World Intellectual Property Organization

WIPO Arbitration and Mediation Center

ADMINISTRATIVE PANEL DECISION

Roche Products Inc. and Genentech, Inc. v. Vincent Holman and Whois Privacy Services Pty.

Case No. D2010-1951

1. The Parties

Complainants Roche Products Inc. of Hamilton, Bermuda, Overseas Territory of Great Britain and Northern Ireland and Genentech, Inc., of San Francisco, California, United States of America, are represented by Lathrop & Gage LLP, United States of America.

Respondents are Vincent Holman of Minnesota, United States of America and Whois Privacy Services Pty. of Fortitude Valley, Australia.

2. The Domain Name and Registrar

The disputed domain name <buy-valium-pills.com> is registered with Fabulous.com.

3. Procedural History

The Complaint was filed with the WIPO Arbitration and Mediation Center (the “Center”) on November 16, 2010. On November 17, 2010, the Center transmitted by email to Fabulous.com a request for registrar verification in connection with the disputed domain name. On November 19, 2010, Fabulous.com transmitted by email to the Center its verification response disclosing registrant and contact information for the disputed domain name which differed from the named Respondent and contact information in the Complaint.1 The Center sent an email communication to Complainants on November 19, 2010, providing the registrant and contact information disclosed by Fabulous.com, and inviting Complainants to submit an amendment to the Complaint. The Complainant filed an amended Complaint on November 23, 2010.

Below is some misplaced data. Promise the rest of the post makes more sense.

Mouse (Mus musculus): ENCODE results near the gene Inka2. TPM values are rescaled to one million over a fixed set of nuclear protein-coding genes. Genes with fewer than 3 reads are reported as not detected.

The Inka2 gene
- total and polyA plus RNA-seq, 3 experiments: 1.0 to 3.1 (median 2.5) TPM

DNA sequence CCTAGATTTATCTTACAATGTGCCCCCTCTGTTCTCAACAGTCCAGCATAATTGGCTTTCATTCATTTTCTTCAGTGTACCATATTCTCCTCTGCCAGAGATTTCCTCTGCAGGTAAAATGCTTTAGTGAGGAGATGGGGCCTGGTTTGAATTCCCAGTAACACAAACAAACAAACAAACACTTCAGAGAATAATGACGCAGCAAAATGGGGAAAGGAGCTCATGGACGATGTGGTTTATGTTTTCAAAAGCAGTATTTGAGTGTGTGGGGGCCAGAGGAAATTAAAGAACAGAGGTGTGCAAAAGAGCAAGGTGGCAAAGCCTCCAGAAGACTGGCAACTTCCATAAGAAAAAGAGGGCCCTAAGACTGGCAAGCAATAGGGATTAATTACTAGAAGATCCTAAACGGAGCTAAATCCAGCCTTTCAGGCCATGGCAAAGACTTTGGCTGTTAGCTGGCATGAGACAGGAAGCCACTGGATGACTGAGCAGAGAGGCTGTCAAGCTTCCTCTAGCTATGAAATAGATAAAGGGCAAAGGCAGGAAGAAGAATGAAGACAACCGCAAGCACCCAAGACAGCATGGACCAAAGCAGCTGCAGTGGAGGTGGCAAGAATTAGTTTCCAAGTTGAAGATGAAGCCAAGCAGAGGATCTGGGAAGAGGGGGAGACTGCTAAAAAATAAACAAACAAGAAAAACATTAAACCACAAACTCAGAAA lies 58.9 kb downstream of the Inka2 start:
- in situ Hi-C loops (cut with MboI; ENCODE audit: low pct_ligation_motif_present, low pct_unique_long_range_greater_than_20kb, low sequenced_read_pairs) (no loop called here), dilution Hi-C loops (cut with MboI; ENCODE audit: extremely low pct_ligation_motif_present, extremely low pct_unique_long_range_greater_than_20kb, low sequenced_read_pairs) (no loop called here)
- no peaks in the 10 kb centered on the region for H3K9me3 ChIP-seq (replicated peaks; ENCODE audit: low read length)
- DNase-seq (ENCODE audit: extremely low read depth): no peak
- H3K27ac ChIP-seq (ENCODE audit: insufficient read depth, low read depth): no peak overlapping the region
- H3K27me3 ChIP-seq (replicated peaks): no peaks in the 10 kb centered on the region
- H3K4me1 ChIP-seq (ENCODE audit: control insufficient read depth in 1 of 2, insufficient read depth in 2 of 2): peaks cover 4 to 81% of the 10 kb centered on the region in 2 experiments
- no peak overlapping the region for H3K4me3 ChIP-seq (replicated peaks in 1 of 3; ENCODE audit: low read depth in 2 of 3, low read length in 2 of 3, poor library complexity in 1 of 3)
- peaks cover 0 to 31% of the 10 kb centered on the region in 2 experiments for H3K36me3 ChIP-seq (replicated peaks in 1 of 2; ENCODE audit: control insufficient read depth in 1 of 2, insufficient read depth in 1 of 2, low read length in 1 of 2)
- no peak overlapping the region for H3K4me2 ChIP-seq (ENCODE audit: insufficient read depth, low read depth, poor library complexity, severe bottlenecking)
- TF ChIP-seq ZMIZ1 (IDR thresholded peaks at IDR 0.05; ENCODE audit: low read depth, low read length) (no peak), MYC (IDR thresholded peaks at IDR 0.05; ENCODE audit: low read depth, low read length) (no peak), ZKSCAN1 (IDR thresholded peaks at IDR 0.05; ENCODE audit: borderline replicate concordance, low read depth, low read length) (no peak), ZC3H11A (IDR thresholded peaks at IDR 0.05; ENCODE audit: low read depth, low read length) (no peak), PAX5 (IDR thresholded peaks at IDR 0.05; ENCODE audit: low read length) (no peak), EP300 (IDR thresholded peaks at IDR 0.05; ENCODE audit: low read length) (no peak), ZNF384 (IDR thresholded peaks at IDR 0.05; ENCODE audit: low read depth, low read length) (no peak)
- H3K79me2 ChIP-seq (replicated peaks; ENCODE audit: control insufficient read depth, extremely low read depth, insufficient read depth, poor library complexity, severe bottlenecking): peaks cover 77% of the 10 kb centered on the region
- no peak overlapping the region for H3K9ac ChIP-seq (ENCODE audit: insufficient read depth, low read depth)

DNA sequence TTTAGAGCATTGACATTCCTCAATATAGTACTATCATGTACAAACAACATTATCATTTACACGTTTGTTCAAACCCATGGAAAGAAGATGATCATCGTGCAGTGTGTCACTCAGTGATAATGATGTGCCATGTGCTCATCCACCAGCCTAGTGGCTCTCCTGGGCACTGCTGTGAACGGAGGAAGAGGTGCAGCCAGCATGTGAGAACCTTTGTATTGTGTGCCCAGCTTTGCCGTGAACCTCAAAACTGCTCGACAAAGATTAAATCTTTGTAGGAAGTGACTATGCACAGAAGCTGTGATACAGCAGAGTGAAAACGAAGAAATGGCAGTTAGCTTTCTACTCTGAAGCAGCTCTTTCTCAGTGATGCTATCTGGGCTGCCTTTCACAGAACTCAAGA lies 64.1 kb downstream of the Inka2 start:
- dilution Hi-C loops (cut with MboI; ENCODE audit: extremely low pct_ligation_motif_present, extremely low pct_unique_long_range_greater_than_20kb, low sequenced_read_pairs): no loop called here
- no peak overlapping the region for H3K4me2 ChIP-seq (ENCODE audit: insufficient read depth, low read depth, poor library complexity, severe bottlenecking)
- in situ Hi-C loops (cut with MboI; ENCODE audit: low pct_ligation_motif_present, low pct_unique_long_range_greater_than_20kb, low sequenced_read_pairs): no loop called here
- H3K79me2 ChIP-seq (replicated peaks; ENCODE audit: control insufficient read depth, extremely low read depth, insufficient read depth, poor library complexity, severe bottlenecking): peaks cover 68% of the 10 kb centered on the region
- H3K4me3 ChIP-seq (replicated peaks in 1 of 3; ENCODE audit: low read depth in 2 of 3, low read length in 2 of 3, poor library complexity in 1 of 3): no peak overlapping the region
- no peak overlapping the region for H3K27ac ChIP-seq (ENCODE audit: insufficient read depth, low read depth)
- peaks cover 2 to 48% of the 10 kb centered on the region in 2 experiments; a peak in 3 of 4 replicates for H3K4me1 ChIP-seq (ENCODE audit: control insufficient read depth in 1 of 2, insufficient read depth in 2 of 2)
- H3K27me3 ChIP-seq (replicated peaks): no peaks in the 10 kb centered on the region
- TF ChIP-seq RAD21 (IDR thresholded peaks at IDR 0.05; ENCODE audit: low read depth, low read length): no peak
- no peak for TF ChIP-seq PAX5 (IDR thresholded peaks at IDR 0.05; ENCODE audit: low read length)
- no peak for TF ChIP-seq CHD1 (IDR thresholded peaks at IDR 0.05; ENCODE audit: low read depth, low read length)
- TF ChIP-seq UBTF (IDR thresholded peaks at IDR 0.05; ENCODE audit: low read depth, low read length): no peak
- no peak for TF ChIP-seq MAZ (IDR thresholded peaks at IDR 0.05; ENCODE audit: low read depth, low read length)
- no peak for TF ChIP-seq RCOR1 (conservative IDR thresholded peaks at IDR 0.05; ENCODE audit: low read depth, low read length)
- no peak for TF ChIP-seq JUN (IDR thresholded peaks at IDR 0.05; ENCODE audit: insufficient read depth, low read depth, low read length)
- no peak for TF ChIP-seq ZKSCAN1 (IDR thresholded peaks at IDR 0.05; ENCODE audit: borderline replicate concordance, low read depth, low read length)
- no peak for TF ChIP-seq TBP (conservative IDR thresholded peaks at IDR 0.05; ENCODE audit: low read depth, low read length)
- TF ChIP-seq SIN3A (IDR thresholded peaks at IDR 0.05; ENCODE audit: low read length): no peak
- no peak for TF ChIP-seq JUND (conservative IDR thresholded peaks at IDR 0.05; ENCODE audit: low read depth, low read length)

The Center verified that the Complaint, together with the amended Complaint, satisfied the formal requirements of the Uniform Domain Name Dispute Resolution Policy (the “Policy” or “UDRP”), the Rules for Uniform Domain Name Dispute Resolution Policy (the “Rules”), and the WIPO Supplemental Rules for Uniform Domain Name Dispute Resolution Policy (the “Supplemental Rules”).

In accordance with the Rules, paragraphs 2(a) and 4(a), the Center formally notified Respondents of the Complaint, and the proceedings commenced on November 25, 2010. In accordance with the Rules, paragraph 5(a), the due date for Response was December 15, 2010. Respondents did not submit any response. Accordingly, the Center notified Respondents’ default on December 16, 2010.